Just as you can't force someone to love you, you can't "make" someone love their job. But you CAN create an environment wherein they will want to engage with their work and care about what they do, by fulfilling a few key human needs,
These human needs are to:
be valued as an individual
make a difference
connect with others and a bigger picture
By fulfilling these core human needs you can create an environment where they can choose to be engaged with their work. Note that money is not on the list; money does not buy engagement.
"You are more likely to like your job if you focus on the work itself and less likely to like your job if you focus on the money. " This quote rang true for me and what I have observed in the corporate world. There are limits to the ability to motivate with money and those limits are getting lower and lower with each generation it seems.
However if you can shift the motivational focus from money to the work itself, then there are significantly less limits to performance.
What I am talking about is shifting from a comparative to an achievement thinking style and so people become fully present and focused on their work.
You as a manager of others, or manager of yourself, can facilitate this shift.
How you do this is by showing your team how they and their work:
- makes a difference
- is valued
- is connected with a bigger picture
You can do this in 5 ways
1. Be the change you wish to see in them so they can visualise what it looks like
Role model the way you wish your team to behave. You are their leader and if they can see that this works, they are more likely to follow suit. Remember that 70-80% of what you communicate is through you body language so watch how you act.
2. Have 1-1s with people to show that they are valued and connect.
Spending time with your team means a lot to them as it is a signal that they are important. Use this time to find out about them and share your knowledge and expertise. Be present during this time. This does not have to take long and be formal. It can be done in 15 minutes a week.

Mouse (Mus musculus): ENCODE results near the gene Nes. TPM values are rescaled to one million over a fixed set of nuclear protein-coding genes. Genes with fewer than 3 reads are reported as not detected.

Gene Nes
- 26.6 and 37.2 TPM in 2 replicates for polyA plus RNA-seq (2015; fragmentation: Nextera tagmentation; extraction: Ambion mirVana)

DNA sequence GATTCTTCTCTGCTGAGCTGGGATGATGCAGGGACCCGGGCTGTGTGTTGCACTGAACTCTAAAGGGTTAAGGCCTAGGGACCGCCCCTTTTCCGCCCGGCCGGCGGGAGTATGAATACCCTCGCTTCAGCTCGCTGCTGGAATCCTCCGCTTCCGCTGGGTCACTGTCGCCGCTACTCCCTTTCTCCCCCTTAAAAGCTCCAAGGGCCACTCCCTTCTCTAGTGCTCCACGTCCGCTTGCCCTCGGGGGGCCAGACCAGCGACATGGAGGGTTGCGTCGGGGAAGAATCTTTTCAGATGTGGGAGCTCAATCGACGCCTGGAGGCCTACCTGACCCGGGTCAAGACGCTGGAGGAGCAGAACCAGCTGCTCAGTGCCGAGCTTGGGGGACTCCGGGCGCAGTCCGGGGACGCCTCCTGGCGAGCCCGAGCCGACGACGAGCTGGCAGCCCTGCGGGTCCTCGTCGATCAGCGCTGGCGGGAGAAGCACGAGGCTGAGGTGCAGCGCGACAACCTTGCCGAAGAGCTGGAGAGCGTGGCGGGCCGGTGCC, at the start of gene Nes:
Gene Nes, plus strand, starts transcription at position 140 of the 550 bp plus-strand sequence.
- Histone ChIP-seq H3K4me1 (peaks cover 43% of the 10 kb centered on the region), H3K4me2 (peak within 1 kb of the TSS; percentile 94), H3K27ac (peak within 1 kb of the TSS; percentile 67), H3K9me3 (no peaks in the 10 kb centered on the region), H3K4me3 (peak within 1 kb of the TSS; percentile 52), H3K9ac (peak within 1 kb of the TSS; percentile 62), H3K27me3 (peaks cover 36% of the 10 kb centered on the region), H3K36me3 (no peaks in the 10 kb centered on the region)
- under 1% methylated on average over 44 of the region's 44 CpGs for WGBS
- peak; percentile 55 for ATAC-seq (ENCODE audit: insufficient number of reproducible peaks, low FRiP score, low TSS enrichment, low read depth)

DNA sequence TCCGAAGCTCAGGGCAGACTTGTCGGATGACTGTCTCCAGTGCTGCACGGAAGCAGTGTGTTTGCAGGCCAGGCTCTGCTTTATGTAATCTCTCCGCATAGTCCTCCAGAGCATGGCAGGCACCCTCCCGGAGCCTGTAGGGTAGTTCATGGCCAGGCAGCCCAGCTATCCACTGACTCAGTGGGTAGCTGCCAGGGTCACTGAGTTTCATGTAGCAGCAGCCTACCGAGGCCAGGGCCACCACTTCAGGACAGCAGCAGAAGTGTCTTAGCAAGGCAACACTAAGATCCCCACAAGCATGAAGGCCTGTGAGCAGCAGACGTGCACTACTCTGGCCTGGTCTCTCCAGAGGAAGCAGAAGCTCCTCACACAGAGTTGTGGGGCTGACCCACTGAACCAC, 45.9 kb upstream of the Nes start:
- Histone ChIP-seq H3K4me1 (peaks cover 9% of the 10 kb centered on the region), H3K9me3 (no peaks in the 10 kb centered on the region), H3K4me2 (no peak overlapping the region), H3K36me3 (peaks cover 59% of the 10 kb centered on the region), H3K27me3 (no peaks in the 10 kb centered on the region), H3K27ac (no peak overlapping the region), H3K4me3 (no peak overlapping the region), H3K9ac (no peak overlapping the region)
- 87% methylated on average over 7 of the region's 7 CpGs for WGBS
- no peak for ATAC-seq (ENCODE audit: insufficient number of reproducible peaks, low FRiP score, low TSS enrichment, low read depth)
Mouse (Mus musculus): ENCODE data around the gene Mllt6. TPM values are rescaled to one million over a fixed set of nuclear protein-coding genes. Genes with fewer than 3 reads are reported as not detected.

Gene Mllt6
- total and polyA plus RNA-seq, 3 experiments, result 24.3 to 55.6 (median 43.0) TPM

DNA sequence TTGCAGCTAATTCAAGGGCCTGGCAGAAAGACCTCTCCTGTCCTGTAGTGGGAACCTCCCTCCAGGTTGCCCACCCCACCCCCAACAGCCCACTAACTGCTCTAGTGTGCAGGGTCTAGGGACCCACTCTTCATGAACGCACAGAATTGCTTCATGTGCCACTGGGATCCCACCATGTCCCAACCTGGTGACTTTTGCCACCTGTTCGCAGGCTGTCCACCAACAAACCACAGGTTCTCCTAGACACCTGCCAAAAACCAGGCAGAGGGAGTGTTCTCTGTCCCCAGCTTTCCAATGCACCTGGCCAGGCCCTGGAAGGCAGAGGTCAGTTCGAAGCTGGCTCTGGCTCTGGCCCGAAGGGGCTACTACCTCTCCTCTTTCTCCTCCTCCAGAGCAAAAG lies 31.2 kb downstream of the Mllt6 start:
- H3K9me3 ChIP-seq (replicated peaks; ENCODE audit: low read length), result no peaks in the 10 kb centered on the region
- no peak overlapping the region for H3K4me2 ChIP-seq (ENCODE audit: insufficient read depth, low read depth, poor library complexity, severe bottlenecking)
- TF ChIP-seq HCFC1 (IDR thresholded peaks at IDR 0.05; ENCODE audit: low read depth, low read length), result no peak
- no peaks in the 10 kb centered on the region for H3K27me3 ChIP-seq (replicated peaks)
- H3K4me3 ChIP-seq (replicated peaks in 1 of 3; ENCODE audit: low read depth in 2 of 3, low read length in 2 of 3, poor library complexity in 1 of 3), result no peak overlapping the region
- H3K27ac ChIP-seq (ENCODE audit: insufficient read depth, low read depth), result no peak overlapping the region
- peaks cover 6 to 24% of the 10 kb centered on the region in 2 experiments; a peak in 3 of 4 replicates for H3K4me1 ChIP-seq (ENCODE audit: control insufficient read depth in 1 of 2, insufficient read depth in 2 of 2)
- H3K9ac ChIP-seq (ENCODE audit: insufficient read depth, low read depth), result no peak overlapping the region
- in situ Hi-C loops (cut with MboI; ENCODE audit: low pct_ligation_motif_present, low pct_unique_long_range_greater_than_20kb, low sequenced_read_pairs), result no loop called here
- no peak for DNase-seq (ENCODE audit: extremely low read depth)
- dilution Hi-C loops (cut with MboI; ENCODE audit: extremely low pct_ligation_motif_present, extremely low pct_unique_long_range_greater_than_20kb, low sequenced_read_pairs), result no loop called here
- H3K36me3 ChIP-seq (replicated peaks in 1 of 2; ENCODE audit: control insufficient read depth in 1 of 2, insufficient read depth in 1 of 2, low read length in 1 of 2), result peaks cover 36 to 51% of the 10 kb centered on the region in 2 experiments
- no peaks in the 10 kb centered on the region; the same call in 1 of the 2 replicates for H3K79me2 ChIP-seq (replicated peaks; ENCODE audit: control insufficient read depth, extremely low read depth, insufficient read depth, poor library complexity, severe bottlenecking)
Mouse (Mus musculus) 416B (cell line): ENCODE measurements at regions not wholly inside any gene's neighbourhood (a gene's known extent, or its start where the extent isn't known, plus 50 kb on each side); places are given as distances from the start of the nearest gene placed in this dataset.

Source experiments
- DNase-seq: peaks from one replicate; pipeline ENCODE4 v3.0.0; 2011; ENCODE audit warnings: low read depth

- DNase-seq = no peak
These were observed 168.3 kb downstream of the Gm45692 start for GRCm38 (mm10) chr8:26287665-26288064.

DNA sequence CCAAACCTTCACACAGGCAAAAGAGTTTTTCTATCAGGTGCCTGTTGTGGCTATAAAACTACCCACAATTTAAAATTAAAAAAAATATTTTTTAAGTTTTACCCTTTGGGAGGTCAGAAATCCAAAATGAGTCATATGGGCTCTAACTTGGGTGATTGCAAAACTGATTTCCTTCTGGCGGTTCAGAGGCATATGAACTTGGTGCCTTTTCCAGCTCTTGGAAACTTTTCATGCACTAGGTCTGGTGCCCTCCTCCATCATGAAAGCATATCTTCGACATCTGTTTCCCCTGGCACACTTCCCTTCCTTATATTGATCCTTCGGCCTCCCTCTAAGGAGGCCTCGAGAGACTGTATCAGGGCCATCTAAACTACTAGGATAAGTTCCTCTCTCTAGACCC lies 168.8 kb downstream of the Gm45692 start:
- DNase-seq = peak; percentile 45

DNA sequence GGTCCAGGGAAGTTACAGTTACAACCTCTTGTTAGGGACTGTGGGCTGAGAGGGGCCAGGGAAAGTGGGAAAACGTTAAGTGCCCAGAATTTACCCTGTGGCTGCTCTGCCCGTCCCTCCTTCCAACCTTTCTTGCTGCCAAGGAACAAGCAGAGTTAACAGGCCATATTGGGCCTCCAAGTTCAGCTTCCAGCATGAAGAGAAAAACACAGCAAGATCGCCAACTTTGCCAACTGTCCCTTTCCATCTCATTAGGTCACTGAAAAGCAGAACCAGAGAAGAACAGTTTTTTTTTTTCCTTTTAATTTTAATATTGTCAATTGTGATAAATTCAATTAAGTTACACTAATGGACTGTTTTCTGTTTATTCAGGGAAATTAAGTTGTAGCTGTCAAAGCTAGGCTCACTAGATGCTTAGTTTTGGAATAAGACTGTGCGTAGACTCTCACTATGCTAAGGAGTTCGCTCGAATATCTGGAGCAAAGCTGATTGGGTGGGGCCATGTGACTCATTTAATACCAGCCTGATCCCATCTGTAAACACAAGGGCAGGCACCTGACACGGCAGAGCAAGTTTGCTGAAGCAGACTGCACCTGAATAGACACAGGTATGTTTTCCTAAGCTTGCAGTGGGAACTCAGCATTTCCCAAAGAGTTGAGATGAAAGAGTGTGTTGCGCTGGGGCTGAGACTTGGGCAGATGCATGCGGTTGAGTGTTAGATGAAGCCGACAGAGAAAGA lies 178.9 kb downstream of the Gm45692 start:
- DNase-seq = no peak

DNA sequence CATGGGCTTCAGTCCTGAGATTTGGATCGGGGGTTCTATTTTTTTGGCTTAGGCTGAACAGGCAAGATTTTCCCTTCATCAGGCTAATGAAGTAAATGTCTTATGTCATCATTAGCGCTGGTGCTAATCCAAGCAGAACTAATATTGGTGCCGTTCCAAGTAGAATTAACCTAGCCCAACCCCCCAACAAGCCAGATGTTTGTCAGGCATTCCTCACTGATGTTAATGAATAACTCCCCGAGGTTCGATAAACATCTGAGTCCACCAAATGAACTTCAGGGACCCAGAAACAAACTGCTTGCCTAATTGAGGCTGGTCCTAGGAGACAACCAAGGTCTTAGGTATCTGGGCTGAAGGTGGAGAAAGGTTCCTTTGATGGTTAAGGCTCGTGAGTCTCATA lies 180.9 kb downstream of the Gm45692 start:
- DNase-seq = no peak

3. Say thank you specifically about what they did to show what is valued and that this is appreciated.
A genuine thank you that explains what you appreciate about their performance, attitude or results will go a long way to improving results and engagement.
The thank you can also explain how their work connects with the bigger picture. When this is explained, the thank you means more and is a learning point for them as well. Aim for 5 thanks a day.
4. Give individualised recognition to show you value them as an individual
Find what your team members value as recognition and recognise using that. For example, I brought a six pack of the manager's favourite brand of soda in to say thanks and he was speechless. $8.00 well spent.
Remember everyone is an individual and not everyone likes the standing ovation for example.
5. Give them a chance to make a difference
Everyone wants to make a difference in their life and those with highest achievement thinking have this as a subconscious core belief.
By giving people opportunities to lead project teams, meetings, task forces, even the Christmas party - you give them an opportunity to thrive. The opportunity to thrive is what people want more in this day and age than ever before.
This strategy also rewards people without having to move them up the ladder which is important when career paths are not linear nowadays.
Engagement with their work coupled with an achievement thinking style delivers the extra discretionary drive to reach higher levels of performance.